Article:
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Stanford Research Institute Problem Solver

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The Stanford Research Institute Problem Solver, known by its acronym STRIPS, is an automated planner developed by Richard Fikes and Nils Nilsson in 1971 at SRI International.[1] The same name was later used to refer to the formal language of the inputs to this planner. This language is the base for most of the languages for expressing automated planning problem instances in use today; such languages are commonly known as action languages. This article only describes the language, not the planner.


A STRIPS instance is composed of:

  • An initial state;
  • The specification of the goal states – situations that the planner is trying to reach;
  • A set of actions. For each action, the following are included:
    • preconditions (what must be established before the action is performed);
    • postconditions (what is established after the action is performed).

Mathematically, a STRIPS instance is a quadruple , in which each component has the following meaning:

  1. is a set of conditions (i.e., propositional variables);
  2. is a set of operators (i.e., actions); each operator is itself a quadruple , each element being a set of conditions. These four sets specify, in order, which conditions must be true for the action to be executable, which ones must be false, which ones are made true by the action and which ones are made false;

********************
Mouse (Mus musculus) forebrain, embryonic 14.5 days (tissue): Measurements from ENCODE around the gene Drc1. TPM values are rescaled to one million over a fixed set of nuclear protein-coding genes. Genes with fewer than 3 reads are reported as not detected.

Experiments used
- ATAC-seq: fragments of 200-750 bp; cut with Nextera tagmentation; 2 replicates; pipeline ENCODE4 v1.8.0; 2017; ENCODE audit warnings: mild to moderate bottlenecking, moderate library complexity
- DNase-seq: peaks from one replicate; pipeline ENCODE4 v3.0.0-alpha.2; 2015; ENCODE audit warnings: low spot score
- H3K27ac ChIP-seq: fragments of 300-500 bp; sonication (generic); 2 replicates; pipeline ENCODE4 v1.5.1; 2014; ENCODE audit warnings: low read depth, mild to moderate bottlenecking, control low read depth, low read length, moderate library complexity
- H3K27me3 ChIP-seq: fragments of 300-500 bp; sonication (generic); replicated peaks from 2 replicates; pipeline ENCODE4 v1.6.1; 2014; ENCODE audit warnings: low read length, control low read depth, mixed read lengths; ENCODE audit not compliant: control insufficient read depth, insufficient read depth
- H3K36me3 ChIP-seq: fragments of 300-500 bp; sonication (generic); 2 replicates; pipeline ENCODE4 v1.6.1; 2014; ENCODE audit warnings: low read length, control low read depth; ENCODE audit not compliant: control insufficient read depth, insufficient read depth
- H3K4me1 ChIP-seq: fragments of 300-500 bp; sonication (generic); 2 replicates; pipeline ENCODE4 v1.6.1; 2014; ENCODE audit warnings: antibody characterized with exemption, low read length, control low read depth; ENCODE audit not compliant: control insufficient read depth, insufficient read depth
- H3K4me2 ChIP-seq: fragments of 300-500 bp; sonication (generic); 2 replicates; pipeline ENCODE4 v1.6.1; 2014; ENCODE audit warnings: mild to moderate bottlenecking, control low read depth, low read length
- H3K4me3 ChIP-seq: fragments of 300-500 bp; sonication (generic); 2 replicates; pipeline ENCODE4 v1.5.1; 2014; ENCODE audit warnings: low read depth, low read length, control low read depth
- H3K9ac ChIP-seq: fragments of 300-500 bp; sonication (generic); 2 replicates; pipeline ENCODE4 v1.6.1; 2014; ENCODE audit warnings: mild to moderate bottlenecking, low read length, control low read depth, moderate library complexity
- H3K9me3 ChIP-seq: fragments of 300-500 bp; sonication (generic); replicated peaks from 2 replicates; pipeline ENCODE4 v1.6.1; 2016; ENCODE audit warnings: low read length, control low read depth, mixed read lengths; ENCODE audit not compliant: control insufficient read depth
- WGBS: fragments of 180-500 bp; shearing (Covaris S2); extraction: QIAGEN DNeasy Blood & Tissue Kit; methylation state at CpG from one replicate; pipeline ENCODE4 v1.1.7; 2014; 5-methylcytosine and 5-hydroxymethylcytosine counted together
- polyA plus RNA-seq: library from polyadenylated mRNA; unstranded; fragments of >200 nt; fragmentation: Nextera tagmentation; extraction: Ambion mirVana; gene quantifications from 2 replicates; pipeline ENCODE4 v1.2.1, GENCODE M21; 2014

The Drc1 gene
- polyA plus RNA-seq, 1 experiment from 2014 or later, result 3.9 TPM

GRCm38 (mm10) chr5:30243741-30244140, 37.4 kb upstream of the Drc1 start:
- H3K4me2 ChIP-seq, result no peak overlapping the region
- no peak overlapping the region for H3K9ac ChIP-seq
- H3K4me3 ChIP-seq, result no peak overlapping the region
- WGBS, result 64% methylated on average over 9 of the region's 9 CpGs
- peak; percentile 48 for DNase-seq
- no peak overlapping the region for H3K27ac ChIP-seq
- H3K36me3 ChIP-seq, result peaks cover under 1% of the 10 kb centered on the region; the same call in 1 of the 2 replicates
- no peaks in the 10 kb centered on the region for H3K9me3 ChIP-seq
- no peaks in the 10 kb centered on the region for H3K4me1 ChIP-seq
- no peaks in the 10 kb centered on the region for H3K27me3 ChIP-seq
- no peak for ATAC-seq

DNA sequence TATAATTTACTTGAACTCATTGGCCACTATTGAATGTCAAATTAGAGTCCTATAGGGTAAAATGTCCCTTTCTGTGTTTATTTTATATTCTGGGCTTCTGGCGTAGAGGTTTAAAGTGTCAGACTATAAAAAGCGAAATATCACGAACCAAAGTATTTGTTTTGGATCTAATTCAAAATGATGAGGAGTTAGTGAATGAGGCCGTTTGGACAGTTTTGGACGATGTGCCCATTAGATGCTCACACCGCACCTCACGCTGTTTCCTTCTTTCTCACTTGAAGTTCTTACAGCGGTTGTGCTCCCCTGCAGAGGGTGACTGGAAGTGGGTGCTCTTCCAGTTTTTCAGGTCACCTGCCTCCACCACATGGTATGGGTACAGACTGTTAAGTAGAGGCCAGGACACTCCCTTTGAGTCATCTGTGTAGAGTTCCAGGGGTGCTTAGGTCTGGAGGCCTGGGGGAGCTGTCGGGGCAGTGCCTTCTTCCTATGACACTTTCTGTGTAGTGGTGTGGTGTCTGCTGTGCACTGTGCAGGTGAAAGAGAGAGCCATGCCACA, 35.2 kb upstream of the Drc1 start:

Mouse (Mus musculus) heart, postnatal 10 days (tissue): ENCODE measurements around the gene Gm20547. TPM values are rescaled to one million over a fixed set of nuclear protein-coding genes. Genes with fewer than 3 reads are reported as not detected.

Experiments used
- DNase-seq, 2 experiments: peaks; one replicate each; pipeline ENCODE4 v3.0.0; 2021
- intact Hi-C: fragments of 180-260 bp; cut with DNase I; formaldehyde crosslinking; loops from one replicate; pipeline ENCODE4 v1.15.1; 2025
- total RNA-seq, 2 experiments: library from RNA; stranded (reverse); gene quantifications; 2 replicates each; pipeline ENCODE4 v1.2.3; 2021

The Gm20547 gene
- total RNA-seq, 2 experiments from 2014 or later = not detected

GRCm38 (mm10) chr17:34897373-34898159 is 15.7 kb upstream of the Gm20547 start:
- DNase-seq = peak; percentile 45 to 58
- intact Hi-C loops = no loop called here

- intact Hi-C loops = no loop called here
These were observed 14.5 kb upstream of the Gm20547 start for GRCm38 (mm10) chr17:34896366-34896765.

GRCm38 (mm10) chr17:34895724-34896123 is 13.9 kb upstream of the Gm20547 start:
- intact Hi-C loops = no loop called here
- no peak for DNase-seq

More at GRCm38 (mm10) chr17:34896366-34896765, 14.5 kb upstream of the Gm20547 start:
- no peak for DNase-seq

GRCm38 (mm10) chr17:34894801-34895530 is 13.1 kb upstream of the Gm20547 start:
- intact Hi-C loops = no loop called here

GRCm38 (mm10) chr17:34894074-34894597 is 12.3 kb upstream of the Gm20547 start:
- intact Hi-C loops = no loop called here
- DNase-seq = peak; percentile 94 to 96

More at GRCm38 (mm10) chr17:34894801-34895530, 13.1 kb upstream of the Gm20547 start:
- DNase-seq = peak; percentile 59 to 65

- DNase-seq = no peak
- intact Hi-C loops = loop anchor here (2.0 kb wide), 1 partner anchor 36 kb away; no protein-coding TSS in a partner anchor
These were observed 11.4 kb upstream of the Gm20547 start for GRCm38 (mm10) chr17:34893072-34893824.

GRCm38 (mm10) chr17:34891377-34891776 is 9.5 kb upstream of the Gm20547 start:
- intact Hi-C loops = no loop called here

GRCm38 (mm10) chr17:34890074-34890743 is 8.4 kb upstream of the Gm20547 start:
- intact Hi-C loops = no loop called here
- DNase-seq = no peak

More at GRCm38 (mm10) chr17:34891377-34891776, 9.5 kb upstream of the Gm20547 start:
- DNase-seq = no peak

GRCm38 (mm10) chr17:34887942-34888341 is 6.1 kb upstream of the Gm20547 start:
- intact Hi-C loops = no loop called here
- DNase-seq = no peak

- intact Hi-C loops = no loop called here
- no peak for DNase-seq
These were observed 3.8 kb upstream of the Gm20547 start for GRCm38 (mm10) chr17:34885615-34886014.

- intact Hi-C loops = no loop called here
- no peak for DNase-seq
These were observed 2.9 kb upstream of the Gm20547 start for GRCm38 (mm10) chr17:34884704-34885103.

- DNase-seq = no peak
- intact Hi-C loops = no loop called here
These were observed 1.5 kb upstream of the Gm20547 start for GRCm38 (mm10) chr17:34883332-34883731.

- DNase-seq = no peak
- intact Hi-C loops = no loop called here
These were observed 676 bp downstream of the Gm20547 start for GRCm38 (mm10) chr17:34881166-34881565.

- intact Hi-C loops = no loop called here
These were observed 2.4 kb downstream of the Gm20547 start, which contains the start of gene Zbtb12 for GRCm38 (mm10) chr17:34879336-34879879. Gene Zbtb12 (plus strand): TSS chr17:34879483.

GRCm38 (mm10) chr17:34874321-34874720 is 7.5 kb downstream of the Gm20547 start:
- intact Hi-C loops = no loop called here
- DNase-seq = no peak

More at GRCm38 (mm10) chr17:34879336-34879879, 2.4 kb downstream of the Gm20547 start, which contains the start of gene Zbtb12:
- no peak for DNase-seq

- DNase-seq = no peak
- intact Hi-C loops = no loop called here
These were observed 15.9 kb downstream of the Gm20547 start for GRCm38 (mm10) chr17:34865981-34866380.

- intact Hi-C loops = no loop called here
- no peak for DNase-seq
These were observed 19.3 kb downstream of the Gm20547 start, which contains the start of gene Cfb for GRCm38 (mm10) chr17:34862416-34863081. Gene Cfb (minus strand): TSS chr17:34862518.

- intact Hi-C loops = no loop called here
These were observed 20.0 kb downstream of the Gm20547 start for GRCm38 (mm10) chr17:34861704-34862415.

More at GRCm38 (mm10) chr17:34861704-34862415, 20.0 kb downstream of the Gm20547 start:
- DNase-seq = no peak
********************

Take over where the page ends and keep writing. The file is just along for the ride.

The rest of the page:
3. is the initial state, given as the set of conditions that are initially true (all others are assumed false);
  4. is the specification of the goal state; this is given as a pair , which specify which conditions are true and false, respectively, in order for a state to be considered a goal state.

A plan for such a planning instance is a sequence of operators that can be executed from the initial state and that leads to a goal state.

Formally, a state is a set of conditions: a state is represented by the set of conditions that are true in it. Transitions between states are modeled by a transition function, which is a function mapping states into new states that result from the execution of actions. Since states are represented by sets of conditions, the transition function relative to the STRIPS instance is a function

where is the set of all subsets of , and is therefore the set of all possible states.

The transition function for a state , can be defined as follows, using the simplifying assumption that actions can always be executed but have no effect if their preconditions are not met:

=         if and
  = otherwise

The function can be extended to sequences of actions by the following recursive equations:

A plan for a STRIPS instance is a sequence of actions such that the state that results from executing the actions in order from the initial state satisfies the goal conditions. Formally, is a plan for if satisfies the following two conditions:


The above language is actually the propositional version of STRIPS; in practice, conditions are often about objects: for example, that the position of a robot can be modeled by a predicate , and means that the robot is in Room1. In this case, actions can have free variables, which are implicitly existentially quantified. In other words, an action represents all possible propositional actions that can be obtained by replacing each free variable with a value.

The initial state is considered fully known in the language described above: conditions that are not in are all assumed false. This is often a limiting assumption, as there are natural examples of planning problems in which the initial state is not fully known. Extensions of STRIPS have been developed to deal with partially known initial states.